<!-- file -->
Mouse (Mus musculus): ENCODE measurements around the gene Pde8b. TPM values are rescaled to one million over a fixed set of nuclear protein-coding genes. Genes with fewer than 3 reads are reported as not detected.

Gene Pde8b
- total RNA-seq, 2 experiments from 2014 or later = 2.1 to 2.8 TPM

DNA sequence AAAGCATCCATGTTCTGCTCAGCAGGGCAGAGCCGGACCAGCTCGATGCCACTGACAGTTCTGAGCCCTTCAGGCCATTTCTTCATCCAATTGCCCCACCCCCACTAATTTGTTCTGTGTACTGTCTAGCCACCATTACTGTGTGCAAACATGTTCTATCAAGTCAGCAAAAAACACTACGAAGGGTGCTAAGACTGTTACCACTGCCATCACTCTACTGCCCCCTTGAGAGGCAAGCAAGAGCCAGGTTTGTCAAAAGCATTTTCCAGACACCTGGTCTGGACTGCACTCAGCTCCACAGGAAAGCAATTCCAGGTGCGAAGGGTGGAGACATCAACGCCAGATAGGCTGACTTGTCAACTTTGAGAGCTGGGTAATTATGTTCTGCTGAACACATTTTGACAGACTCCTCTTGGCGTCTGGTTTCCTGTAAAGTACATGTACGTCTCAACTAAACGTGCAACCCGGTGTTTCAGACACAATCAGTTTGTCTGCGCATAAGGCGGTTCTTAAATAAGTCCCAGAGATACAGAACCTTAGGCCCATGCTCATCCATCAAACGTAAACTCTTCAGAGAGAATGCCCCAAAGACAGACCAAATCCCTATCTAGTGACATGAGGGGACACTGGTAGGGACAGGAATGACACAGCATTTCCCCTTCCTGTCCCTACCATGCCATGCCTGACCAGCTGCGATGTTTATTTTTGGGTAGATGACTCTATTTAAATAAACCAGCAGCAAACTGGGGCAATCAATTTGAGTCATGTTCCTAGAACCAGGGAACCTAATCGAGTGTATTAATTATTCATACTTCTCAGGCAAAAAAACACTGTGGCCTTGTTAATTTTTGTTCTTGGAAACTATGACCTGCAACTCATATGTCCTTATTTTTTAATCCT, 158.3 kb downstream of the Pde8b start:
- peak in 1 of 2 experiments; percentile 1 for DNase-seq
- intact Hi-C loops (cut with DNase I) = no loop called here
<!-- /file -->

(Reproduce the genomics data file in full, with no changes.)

Mouse (Mus musculus): ENCODE measurements around the gene Pde8b. TPM values are rescaled to one million over a fixed set of nuclear protein-coding genes. Genes with fewer than 3 reads are reported as not detected.

Gene Pde8b
- total RNA-seq, 2 experiments from 2014 or later = 2.1 to 2.8 TPM

DNA sequence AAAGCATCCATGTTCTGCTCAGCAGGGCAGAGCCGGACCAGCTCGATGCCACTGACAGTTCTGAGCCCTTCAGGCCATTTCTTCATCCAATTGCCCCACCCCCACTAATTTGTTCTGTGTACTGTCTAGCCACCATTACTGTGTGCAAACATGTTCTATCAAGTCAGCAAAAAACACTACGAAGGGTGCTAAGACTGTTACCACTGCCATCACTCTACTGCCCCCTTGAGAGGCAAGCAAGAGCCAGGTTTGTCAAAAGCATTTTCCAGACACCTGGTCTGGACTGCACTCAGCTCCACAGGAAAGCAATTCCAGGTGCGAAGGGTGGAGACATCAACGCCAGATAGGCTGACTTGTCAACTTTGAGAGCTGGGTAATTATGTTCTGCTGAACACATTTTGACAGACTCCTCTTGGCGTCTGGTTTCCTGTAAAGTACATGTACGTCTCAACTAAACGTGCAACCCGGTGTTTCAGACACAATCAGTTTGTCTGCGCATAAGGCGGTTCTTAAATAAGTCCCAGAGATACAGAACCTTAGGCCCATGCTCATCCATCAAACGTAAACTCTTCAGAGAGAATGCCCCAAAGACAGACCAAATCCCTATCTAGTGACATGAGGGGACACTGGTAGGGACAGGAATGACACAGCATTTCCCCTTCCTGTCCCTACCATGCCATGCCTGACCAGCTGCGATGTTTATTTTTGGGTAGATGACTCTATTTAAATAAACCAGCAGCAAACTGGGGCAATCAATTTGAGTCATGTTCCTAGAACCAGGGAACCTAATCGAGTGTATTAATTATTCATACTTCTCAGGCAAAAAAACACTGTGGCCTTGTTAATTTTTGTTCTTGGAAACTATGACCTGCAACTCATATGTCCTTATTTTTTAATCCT, 158.3 kb downstream of the Pde8b start:
- peak in 1 of 2 experiments; percentile 1 for DNase-seq
- intact Hi-C loops (cut with DNase I) = no loop called here